Not to high-jack another thread, I thought I would start a new one.
Good advice on the BJ, rottnlabs. I forgot to say that when I said stand right at the jump, I was told to start with only 1 board to get her to jump. So not alot of clearance needed.
Like I said I was going to restart training from the beginning, but just don't know how necessary that really is. I can get her to do it right once, and then she walks over the boards, or hops between them. If I toss a toy over from the front, no issues clearing the boards at 44". If I stand at the side, say over, and as she jumps I toss the toy, she will actually do the jump correctly, ignore the toy and come to me in the proper fashion. Then as reward I tell her fetch.
Maybe I am training OK and my problem is the lack of frequency...with 3 dogs and I was doing my masters...I was really short on time. Now I finally can get back to training her.
It sounds like you are on the right track. It does take lots of practice. I think the 40-46" width is the toughest to teach because the dog is only jumping 3 boards and they have huge gaps between them so of course the dog thinks "why jump when I can walk it". Essy will have to jump this wdith as well and I'm not looking forward to teaching it.
For your situation, I think the clear dowels would be the way to go. It sounds like you are having the same issue that my training buddy is having with one of her dogs. The issue is the dog jumps flat or walks the boards. She cut 2 wood blocks with a slanted hole in them so she could slide the clear dowels in and have them be at the right angle to cross like an X over the high jump. The dog has to jump exactly in the middle or she will hit the dowels. She can't see them so it is a surprise so she learns to jump arced. I'll see her on Thurs so I'll ask where she got the clear dowels from.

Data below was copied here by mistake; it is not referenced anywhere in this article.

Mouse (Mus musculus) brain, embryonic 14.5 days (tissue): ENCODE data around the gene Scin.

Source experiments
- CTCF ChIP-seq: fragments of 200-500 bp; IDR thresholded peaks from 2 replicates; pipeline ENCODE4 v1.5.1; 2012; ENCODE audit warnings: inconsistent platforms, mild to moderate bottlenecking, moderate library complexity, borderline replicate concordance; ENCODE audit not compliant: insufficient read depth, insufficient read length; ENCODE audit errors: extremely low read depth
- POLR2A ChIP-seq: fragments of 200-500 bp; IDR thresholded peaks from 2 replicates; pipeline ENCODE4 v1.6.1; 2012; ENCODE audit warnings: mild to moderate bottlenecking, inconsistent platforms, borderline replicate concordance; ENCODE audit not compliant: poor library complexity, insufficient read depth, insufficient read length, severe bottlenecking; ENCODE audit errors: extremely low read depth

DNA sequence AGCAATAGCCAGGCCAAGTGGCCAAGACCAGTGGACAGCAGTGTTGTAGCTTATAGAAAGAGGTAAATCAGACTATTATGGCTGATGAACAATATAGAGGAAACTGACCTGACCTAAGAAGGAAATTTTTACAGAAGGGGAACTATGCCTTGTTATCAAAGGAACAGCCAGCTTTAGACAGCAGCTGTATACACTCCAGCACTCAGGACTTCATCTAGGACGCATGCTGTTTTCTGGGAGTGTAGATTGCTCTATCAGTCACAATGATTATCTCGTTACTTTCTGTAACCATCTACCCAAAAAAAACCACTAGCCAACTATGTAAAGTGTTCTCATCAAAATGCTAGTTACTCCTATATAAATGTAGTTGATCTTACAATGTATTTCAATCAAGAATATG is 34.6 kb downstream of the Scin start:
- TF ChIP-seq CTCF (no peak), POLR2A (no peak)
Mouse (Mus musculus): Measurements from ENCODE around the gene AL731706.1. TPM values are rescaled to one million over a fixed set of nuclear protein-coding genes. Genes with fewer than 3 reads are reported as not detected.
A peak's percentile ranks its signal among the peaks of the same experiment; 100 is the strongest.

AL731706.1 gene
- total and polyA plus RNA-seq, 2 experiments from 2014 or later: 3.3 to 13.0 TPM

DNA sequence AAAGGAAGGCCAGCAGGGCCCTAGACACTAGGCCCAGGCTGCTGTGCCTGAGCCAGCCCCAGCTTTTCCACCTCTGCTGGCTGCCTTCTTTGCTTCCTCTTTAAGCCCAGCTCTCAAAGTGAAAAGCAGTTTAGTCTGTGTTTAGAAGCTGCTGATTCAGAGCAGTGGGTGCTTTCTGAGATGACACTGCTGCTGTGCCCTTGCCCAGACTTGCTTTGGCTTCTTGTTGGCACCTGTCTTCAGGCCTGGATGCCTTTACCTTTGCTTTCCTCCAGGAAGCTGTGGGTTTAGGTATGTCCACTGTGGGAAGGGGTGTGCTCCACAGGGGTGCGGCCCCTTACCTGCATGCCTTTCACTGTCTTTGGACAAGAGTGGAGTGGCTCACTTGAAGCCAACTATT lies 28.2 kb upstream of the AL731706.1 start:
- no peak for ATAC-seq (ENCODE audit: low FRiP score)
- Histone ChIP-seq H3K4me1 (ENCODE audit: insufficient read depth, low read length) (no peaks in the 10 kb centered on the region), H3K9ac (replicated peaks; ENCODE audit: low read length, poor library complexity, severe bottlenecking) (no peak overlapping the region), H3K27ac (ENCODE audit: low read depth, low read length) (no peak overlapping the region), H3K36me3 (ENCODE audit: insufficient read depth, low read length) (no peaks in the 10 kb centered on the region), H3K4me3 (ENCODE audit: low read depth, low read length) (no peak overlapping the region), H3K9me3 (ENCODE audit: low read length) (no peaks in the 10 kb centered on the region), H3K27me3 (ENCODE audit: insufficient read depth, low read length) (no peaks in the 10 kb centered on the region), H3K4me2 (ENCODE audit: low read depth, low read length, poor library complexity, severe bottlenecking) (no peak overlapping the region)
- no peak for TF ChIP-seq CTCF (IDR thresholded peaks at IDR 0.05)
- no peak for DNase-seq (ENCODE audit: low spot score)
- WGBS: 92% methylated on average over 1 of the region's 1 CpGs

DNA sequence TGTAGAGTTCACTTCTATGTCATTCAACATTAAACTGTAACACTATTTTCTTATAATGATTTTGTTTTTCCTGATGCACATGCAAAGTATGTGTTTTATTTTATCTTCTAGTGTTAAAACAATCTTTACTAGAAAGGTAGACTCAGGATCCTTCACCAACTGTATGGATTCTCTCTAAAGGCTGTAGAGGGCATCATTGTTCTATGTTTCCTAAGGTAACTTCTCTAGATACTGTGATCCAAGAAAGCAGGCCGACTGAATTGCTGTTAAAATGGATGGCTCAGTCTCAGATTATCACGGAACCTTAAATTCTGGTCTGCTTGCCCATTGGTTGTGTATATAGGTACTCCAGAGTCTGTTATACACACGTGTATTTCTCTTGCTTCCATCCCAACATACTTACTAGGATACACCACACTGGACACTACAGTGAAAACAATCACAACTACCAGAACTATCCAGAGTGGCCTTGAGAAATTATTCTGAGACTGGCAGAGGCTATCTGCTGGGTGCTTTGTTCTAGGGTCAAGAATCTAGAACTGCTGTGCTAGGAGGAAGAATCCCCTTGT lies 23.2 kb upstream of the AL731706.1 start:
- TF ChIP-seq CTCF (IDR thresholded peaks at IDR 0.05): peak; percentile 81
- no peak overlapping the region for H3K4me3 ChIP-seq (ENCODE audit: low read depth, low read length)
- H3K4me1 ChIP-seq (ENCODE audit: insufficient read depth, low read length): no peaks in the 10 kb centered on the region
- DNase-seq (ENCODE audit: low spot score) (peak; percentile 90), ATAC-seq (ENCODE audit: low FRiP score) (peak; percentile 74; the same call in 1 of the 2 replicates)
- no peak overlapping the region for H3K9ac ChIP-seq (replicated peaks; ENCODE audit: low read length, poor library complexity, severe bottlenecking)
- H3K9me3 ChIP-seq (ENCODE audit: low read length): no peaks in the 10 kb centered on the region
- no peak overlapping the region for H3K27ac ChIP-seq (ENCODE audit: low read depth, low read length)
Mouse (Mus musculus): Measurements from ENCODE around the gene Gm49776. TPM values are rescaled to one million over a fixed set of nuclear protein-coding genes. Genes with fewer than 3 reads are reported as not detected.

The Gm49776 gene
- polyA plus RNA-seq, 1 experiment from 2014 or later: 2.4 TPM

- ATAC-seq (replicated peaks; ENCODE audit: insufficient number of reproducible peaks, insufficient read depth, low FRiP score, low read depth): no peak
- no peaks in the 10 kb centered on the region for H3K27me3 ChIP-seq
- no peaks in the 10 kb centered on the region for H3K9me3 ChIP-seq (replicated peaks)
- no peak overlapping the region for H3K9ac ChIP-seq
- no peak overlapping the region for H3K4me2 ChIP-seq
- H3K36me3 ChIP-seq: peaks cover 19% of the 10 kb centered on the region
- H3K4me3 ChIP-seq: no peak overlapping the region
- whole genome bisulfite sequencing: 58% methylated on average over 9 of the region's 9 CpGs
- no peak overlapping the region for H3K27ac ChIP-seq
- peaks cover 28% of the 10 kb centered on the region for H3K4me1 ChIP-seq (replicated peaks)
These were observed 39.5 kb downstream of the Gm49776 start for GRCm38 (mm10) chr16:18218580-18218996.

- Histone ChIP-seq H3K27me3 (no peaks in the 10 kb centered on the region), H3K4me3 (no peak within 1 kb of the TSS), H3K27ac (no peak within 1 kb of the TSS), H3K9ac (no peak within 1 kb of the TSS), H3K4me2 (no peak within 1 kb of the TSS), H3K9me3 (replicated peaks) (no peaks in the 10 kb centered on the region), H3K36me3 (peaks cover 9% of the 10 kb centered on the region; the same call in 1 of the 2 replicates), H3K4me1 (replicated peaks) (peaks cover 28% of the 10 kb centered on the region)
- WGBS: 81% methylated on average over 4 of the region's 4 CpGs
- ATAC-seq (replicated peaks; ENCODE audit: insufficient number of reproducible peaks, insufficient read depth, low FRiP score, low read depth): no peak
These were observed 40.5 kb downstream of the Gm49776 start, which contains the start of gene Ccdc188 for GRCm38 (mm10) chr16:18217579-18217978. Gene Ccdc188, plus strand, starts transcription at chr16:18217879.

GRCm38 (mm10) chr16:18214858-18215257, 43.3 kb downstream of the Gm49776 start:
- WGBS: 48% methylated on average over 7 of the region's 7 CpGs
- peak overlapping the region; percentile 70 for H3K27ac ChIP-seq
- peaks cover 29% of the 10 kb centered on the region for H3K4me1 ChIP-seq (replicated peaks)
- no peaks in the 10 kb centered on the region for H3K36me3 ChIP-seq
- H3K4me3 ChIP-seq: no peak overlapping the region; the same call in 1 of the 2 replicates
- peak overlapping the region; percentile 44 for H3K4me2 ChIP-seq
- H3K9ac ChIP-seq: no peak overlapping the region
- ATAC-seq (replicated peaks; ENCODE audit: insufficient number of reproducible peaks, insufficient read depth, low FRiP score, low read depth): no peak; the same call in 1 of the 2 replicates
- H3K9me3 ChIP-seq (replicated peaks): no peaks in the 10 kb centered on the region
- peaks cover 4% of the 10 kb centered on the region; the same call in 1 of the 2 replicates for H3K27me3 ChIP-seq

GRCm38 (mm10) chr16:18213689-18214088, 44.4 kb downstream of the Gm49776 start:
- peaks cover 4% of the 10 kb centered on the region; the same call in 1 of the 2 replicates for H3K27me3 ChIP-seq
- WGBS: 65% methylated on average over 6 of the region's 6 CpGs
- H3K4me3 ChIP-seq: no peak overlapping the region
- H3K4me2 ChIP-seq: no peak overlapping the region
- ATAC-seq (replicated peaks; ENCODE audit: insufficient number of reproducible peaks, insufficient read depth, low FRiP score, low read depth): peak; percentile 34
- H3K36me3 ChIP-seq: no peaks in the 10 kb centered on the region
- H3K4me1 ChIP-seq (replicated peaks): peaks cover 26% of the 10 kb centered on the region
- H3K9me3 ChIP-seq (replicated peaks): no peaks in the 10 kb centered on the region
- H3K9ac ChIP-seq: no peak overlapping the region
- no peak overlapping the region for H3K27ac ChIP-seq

I thought of something else you can do. Have your tried bending a piece of chicken wire between each board? The dog can't see it but it feels funny when they try to step on it. Sometimes this cures dogs of walking the BJ but some dogs, like Murray, couldn't care less. I can't tell you how many times he jumped and landed square in the middle of the chicken wire and didn't even flinch. :
Do you have adjustable jumps? When training in agility we put an adjustable jump in front of the broad jump. This would be set at about 12 inches just enough to let the dog know there is a jump but easy enough to clear if doing the broad the right way. I would start the dog back further for a running start. I give my dog a seperate command for all the unusual jumps "big". I say it in a big excited voice. Maddie used to have problems with the broad jump until we trained it this way.
I also used a bar jump with Ruger. I took one of my agility jumps and put it right in the middle of the spread on the broad jump. He was jumping flat and really cutting the corner on the landing. By placing the bar jump in the middle (at about 16" high) it made him collect himself more and round over the jump, giving him a better landing.